Direct And To The Point: Cymbeline

This post is inspired by The Public Theater’s most recent production of Cymbeline, directed by Daniel Sullivan. Previously, I had had the pleasure of seeing Fiasco Theater production of this work. These viewings make up the sum total of my background with this play.

As I understand it, this production harkened back to a previous production Mr. Sullivan and set designer Riccardo Hernandez had worked on together in 1999 at the Old Globe. It features a found space aesthetic, with locations being suggested by key pieces of furniture and seats which are visible to the audience for the actors to sit in when they are “off stage”. The cast is small with most everyone doubling or tripling roles. This is a style of performance that I find to be a lot of fun as an audience member. I feel like it allows me to engage with the imaginative aspect of the storytelling and not be distracted by other design elements. It feels more like we (actors and audience alike) are all playing make believe together. You can see all the gears of the machine as it’s working. (As opposed to the more typical style of theater where everything is hidden and you only see the pieces you’re shown.) I wish this production had embraced this style more fully. The costumes, for example, could have been more suggested than actualized, such that that actors could add or subtract pieces on stage in order to become their different characters. Rather than having to be hidden away in a changing booth for a complete costume change. The “off stage” seats for the actors were visible, but definitely in the shadows. I would have loved for them to be plainly on display. In the prologue type scene right at the top of the play, they make use of the audience by having them speak selected lines. I wish they had found a way to work this in at some other point in the play. But, stylistic quibbles aside, these are my thoughts as they relate to the storyline…Cymbeline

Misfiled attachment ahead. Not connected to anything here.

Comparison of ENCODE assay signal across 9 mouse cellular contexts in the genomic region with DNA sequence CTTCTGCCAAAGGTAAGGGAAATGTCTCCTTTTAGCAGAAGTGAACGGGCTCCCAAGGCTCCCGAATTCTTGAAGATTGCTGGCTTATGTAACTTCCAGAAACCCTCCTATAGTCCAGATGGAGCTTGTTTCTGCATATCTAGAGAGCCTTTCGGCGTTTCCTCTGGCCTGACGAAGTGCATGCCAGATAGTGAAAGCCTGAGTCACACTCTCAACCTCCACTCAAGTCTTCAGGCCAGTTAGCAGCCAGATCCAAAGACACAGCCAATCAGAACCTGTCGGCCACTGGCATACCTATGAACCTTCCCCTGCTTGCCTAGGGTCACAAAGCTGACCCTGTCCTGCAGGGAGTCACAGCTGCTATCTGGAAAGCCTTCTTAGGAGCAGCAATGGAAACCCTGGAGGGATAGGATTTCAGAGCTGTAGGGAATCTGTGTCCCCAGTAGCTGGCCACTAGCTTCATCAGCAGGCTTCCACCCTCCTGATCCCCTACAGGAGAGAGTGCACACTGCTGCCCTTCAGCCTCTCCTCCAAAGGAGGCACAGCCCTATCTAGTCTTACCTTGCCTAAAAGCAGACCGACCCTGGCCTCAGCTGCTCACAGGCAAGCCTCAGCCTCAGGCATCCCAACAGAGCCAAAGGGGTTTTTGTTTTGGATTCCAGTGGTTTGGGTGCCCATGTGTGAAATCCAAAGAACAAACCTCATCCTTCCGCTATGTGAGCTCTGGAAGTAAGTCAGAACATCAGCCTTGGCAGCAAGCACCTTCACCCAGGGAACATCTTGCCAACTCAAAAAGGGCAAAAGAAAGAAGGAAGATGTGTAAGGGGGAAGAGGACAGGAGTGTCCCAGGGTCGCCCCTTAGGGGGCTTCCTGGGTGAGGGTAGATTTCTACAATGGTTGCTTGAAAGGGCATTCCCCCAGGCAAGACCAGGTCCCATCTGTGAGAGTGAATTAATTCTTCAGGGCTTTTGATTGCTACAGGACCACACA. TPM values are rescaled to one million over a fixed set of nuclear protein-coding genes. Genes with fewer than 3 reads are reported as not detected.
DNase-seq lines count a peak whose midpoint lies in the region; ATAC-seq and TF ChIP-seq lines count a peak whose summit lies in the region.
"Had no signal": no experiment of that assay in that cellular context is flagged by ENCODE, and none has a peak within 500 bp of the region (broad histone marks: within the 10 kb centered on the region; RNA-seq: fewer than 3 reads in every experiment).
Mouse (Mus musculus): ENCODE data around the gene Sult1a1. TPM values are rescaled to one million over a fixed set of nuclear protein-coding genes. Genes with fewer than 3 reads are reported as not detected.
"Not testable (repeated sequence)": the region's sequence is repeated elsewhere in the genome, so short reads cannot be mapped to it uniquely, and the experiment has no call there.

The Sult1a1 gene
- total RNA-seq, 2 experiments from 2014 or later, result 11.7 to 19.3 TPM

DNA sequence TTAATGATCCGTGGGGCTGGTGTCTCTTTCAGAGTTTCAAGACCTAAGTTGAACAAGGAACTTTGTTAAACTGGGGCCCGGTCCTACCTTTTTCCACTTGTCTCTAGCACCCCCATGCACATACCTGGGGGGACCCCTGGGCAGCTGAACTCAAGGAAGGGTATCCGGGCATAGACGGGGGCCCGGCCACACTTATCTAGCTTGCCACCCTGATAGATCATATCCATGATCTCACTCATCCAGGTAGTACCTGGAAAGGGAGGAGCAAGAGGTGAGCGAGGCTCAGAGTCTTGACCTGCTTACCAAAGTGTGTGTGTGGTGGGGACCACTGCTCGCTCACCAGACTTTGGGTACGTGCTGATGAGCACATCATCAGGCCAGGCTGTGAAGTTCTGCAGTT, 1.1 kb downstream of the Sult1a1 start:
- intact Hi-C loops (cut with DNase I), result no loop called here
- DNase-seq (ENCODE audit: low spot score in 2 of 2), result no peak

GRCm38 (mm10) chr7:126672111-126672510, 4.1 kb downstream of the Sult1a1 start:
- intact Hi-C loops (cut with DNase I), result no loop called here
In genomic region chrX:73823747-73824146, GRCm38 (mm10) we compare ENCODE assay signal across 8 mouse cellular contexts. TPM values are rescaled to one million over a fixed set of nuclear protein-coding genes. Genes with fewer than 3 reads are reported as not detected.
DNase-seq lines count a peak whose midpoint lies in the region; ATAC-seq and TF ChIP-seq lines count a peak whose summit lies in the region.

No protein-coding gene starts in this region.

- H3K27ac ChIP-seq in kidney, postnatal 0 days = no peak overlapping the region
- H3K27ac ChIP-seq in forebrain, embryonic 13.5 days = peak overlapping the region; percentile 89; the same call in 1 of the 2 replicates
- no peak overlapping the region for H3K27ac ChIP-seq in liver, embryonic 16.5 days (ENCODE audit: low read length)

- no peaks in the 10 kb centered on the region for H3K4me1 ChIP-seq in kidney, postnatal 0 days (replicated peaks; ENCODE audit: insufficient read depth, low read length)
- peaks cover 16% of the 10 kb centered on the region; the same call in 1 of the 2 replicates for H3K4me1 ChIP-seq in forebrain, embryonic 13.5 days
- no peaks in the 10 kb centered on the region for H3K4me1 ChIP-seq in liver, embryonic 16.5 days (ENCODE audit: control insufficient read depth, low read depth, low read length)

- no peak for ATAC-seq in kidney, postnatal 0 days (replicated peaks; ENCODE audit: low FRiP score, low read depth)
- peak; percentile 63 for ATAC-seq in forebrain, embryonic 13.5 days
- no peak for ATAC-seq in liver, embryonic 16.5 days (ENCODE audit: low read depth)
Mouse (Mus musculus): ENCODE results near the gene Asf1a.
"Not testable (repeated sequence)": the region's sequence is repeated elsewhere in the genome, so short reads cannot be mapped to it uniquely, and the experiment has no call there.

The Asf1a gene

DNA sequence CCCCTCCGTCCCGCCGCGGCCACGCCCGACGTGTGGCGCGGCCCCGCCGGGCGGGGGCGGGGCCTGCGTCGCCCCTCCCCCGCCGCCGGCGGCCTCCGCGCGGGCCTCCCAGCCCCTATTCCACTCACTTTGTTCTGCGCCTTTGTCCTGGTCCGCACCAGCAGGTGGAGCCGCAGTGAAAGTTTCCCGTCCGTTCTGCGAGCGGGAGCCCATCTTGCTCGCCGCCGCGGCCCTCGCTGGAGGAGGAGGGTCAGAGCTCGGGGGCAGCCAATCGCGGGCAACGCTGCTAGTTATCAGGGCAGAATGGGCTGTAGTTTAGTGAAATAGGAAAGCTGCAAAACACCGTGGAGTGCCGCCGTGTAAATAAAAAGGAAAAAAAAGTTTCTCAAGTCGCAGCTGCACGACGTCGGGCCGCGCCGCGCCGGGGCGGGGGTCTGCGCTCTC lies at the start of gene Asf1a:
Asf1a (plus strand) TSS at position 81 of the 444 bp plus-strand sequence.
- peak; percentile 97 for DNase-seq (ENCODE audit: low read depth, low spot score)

Imogen Descending.

I think it’s safe to say that the first scene, where Posthumus is being banished, marks the beginning of a series of events for Imogen where everything in her life gets progressively worse (until the last scene when everything is righted). As such, it’s crucial for the moments where it seems like things might be improving to be as joyful as possible. I think it’s also important to pace each subsequent tragedy so that the distress level is able to continue to rise with each new turn. And within that, to explore the full spectrum of emotions we feel when we’re in distress, in order to keep her story from becoming one-note.

The Stupidity of Cloten.

There is lots of fun to be had in the stupidity of Cloten, and I think Hamish Linklater milked each and every opportunity. But I think Cloten’s stupidity also has to contribute to his danger. It’s important to believe that he would be capable of making good on his threats to rape Imogen on Posthumus’ dead body, given the opportunity. It’s important to believe that he is a legitimate threat to Belarius and his boys if he were left alive. Otherwise, the beading just seems cruel (and not an expression of noble, princely instincts. His danger (which builds) is that he’s stupid and he’s increasingly frustrated by the fact that everyone knows he’s stupid. I think he needs to have a degree of physical brutishness to him, so that what he lacks in skill and intelligence he makes up for in rage and brute strength. He’s a terrible fighter with regard to having any actual ability when he gets mad and goes ballistic, damage will be done.

The Villainous Iachimo.

One of the things that I thought worked exquisitely in this production was Raul Esparza’s performance of Iachimo. It’s easy (and boring) for Shakespeare’s villains to fall into being evil for the sake of being evil. However, if you can convey some sort of reason for why they’re doing what they’re doing (which Shakespeare often leaves unanswered) it becomes mesmerizing.

In this production, Iachimo became that guy whose gaping insecurity makes it so that he always has to win, always have to have the last word, can never let an offense go – regardless of the cost to himself or others. This driving insecurity made everything else about him make sense.

The Villainous Queen.